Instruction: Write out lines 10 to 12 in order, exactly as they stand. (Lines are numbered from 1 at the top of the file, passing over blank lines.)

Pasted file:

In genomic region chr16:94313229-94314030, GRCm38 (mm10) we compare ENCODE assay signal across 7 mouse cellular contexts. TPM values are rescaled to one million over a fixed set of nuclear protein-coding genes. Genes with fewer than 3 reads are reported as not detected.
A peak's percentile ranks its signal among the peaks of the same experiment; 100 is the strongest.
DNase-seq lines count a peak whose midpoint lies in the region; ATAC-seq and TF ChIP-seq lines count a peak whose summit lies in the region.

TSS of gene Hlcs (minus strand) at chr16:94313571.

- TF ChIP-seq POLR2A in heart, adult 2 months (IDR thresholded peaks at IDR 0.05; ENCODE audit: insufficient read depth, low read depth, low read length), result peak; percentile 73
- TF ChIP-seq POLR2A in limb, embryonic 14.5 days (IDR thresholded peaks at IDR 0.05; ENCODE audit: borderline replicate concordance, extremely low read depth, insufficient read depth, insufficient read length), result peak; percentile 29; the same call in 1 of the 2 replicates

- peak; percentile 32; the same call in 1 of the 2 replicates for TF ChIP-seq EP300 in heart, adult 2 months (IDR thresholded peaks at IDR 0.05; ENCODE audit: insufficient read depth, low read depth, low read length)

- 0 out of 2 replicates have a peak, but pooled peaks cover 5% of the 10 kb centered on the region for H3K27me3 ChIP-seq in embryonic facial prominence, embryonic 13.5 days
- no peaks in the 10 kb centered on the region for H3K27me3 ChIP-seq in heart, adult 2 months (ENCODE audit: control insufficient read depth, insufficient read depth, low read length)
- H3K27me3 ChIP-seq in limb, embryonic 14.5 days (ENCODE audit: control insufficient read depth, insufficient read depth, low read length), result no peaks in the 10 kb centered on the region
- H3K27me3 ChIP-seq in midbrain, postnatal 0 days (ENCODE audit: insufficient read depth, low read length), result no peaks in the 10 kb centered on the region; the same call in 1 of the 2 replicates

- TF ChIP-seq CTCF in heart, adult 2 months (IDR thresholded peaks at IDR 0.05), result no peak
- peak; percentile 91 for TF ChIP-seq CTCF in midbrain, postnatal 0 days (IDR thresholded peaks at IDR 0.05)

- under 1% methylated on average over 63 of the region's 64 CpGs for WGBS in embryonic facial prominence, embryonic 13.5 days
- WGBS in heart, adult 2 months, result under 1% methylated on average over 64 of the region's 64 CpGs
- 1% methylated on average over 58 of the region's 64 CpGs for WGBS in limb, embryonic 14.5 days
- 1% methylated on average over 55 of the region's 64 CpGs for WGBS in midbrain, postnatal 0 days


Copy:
- H3K27me3 ChIP-seq in limb, embryonic 14.5 days (ENCODE audit: control insufficient read depth, insufficient read depth, low read length), result no peaks in the 10 kb centered on the region
- H3K27me3 ChIP-seq in midbrain, postnatal 0 days (ENCODE audit: insufficient read depth, low read length), result no peaks in the 10 kb centered on the region; the same call in 1 of the 2 replicates

- TF ChIP-seq CTCF in heart, adult 2 months (IDR thresholded peaks at IDR 0.05), result no peak